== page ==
The Karzai government has shown little if any real political will and commitment to the establishment of women’s security and has, instead, taken steps to increase their insecurity by “passing laws undermining women’s empowerment” as well as by “making concessions to the Taliban at the expense of women”. The Karzai Administration’s passing of the bill on Shia Personal Laws was a key example of both, in its legalization of allowing husbands to withhold money and food from wives who refused to provide sex in the Shia community. The law also restricted Shia women’s right to mobility by requiring them to seek permission from their families to travel.
Another example is the Karzai government’s initiative to pass new rules and restrictions on safe houses and shelters for women in the country and to require all shelters to fall under the direct control of the Afghan government, a move made to appease the conservative constituency. The Karzai Administration has also allowed the continued existence of the Islamist established Ministry for the Promotion of Virtue and Prevention of Vice, an institution previously responsible for a number of highly misogynistic mandates, including restrictions on women’s mobility (“women are not to leave their homes unless absolutely necessary”) and women’s behavior (“women are not to laugh in public nor wear attractive clothing or perfume”).
Overtures of political commitment to women’s issues, such as the establishment of the Ministry of Women’s Affairs in accordance with the objectives outlined in the Bonn Agreement, do not have any public legitimacy or actual authority and are therefore rendered meaningless especially in light of the Afghan government’s disregard for women’s real empowerment or protection.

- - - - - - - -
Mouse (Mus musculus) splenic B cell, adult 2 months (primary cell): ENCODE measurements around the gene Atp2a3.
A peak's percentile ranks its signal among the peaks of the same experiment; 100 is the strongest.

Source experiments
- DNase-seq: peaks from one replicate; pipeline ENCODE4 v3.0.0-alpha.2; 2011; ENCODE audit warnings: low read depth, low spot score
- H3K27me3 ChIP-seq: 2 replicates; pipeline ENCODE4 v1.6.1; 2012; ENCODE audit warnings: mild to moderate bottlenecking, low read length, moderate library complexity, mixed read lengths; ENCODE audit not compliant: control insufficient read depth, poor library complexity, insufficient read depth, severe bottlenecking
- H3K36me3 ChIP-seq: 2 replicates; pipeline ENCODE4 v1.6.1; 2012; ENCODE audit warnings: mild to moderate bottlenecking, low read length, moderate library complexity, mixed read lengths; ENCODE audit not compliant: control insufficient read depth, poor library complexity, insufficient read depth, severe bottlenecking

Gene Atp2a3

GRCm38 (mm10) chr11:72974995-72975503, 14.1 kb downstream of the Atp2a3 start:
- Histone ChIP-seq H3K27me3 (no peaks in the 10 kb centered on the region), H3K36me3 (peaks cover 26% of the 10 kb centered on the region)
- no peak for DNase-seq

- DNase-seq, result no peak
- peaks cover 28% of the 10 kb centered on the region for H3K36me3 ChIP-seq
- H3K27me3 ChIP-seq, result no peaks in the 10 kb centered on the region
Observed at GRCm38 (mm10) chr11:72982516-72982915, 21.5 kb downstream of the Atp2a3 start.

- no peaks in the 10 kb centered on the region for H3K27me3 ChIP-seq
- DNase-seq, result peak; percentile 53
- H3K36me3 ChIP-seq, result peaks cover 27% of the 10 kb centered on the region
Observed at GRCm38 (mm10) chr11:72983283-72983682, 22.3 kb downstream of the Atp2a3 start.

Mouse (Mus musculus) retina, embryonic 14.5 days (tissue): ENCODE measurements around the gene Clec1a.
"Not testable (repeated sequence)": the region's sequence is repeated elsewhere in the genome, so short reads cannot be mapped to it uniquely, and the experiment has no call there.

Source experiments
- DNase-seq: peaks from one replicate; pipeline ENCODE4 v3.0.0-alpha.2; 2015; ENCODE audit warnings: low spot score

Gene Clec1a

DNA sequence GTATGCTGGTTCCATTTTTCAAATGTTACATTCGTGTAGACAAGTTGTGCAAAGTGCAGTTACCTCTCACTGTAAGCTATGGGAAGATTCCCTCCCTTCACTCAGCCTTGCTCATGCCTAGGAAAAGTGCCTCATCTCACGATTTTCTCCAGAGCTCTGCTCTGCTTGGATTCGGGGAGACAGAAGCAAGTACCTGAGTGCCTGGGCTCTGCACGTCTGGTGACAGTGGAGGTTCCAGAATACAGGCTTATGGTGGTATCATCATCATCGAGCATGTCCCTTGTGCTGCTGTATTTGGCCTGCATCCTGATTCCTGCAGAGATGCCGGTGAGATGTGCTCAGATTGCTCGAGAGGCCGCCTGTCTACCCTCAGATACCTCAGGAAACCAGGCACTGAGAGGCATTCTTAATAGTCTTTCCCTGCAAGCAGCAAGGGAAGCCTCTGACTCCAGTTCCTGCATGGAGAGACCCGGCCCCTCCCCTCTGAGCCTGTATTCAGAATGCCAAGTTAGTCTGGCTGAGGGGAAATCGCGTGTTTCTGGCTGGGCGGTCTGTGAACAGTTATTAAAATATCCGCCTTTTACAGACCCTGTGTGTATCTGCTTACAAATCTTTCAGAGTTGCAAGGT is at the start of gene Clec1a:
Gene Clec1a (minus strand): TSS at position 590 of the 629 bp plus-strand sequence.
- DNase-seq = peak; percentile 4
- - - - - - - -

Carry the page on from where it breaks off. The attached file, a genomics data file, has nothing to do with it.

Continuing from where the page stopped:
Afghan women have nonetheless made a number of advances over the years, especially in legal, political and educational sectors. Legal reform has included Afghanistan’s status as signatory to the Convention on Elimination of Discrimination Against Women (CEDAW) without reservations, and the integration of gender equality within the Constitution. (However, though the Afghan Constitution recognizes women’s right to equality, education and work, the Constitution does not guarantee them; the document states that it must be in accordance with the Shariat, thus allowing Constitutional rights to be subject to the governing power’s interpretation of Shariat).
Political reform as a result of a quota system has allowed for Afghanistan to have one of the highest global rates of female representation in Parliament, with 28% of members being female; but aside from its symbolic virtue, the impact of the quota may be inconsequential in real terms. The quotas are “not matched by sufficient investment in women’s leadership skills”, rendering women’s public participation fairly inefficient; women in leadership positions are not taken seriously by their male counterparts and continue to be marginalized as a result of insufficient investment in reforming socio-cultural and systemic gender-based prejudices. This was exemplified in the response of the Deputy Director of the High Peace Council to the request of female High Peace Council members to meet with Mullah Omar – “women want to go as a group to meet Mullah Omar, but that is not possible; if they go, they will be killed… and anyway, we all know that women can’t keep a secret for more than 34 hours”. Additionally, many women in positions of political leadership may not have the will, commitment, capacity or power to support women’s rights, as a result of their accountability to their local warlords and/or their adherence to pre-existing patriarchal structures.